Compiled by Nicole Estvanik in the October 2013 issue of American Theatre magazine. (View Archives)
Newcastle upon Tyne, England
Festival Colombiano de Teatro: The 12th edition of this festival features special guest Contraelviento Teatro from Quito, Ecuador. Apart from that, the program is made up of Colombian work, including the opening production Crónica, by Bogotá’s La Fundación L’explose. Directed by Tino Fernández with text by Juliana Reyes, it is billed as a tribute to “the most transcendent moments in the history of contemporary dance.”
Another highlight is Teatro La Hora 25 of Medellín’s new staging of Hamlet; the festival is giving its audiences a sneak-preview engagement in advance of the production’s official premiere. The group is not afraid of the classical canon (nor of radical re-imaginings thereof; it tackled Heiner Müller’s Hamletmachine two decades ago). Its director, Farley Velásquez, is known especially for his work on Shakespeare and the Greeks, and was recognized with a prestigious national theatre-directing award by Colombia’s Ministry of Culture in 2007 for his Electra. (Oct. 7–12; festivalcolombianodeteatro.blogspot.com)
Festival Internacional de Teatro de Vitoria-Gasteiz: This is a festival with two names, and the second one would earn you a lot more Scrabble points. Vitoria-Gasteizko Nazioarteko Antzerki Jaialdia is the moniker that reflects the event’s location in Spain’s second-largest Basque city. This lively destination boasts a contemporary art museum said to rival Bilbao’s Guggenheim—as well as, charmingly, a museum of playing cards and, curiously, a bronze statue of British historical-epic novelist Ken Follett—but it truly becomes a cultural mecca each fall during this decades-old, two-month celebration of classical and contemporary theatre.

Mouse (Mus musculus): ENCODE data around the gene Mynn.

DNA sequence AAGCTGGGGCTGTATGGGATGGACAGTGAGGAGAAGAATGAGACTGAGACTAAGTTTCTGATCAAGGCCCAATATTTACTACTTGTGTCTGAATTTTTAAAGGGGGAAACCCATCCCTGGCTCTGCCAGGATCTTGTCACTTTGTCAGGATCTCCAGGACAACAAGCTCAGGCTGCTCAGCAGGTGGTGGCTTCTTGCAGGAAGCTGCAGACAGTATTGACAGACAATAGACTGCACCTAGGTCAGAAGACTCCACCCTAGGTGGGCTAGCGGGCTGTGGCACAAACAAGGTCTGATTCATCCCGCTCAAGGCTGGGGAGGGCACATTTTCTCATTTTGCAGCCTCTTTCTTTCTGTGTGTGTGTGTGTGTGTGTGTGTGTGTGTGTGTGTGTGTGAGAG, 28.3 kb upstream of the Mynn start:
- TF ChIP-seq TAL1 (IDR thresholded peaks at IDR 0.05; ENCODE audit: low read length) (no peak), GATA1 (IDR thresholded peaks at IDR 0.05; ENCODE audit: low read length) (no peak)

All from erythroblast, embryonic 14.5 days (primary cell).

Several international guests are on the lineup this year. Among them, Claudio Tolcachir of the Buenos Aires theatre Timbre 4 will direct a new Spanish cast in his latest play, Emilia, about a man whose reunion with his childhood nanny exposes his distorted understanding of love. Tolcachir knows something about unconventional family dynamics, having memorably broached the topic in his first script, La Omisión de la familia Coleman, and counting among his directing credits the first Latin American production of Tracy Letts’s August: Osage County. (Notably, back in Buenos Aires, Timbre 4 has taken steps to make itself more accessible to international audiences and now offers English subtitles at its Sunday performances. And theatregoers in L.A. and Chicago are getting to see one of its shows, Tolcachir’s El tercer cuerpo: It played at REDCAT in September and visits MCA Chicago early this month.)